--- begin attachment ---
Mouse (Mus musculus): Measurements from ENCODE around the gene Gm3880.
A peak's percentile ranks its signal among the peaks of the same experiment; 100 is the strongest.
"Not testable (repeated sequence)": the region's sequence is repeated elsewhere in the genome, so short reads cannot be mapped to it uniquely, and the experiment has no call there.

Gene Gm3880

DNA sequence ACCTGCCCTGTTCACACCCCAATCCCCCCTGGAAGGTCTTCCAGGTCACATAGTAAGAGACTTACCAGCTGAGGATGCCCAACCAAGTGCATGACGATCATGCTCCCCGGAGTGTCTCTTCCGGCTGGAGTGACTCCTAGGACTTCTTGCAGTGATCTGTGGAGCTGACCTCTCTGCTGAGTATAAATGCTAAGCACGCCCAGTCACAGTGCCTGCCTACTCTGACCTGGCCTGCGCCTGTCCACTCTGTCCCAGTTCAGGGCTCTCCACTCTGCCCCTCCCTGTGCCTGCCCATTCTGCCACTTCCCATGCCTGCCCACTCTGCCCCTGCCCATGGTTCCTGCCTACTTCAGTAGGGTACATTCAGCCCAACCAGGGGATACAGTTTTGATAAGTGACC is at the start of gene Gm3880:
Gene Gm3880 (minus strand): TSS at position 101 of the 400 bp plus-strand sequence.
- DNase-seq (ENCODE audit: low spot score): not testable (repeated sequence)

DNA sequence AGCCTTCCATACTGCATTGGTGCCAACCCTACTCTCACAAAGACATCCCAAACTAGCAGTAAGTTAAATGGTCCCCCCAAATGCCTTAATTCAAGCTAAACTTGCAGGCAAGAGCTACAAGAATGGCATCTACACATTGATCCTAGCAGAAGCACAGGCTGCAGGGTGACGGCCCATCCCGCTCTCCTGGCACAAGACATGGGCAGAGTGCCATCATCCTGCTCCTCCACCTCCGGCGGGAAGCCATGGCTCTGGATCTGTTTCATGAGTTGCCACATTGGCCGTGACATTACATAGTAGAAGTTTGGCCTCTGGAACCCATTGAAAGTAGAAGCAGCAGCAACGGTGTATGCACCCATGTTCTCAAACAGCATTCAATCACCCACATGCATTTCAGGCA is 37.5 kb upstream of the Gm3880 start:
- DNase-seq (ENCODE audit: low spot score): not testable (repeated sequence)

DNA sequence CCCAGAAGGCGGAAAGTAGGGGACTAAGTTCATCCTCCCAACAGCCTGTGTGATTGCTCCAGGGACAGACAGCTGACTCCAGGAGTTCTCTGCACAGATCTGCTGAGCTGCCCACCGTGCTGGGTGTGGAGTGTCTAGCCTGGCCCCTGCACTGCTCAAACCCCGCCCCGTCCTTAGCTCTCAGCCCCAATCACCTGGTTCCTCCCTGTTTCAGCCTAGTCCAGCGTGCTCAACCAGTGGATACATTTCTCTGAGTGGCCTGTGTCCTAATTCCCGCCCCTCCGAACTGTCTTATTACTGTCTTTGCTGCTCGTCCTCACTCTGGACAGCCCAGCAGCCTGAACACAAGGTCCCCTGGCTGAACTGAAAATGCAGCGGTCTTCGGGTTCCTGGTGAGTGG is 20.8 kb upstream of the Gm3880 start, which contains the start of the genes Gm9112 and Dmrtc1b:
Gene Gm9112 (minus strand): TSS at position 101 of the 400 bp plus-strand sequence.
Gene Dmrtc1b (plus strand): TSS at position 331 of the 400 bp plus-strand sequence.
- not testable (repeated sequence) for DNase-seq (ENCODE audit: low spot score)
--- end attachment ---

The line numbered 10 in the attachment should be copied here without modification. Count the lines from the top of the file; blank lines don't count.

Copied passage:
DNA sequence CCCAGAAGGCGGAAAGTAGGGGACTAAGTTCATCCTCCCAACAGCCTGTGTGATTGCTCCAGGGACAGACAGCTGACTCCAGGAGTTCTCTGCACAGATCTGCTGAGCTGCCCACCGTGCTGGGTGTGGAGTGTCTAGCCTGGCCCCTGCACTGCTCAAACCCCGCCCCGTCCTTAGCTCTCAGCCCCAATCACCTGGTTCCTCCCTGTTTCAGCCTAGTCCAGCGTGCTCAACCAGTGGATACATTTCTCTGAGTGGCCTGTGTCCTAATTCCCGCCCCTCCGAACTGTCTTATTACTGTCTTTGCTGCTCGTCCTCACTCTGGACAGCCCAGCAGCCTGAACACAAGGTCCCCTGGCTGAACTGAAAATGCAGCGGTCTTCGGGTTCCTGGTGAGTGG is 20.8 kb upstream of the Gm3880 start, which contains the start of the genes Gm9112 and Dmrtc1b: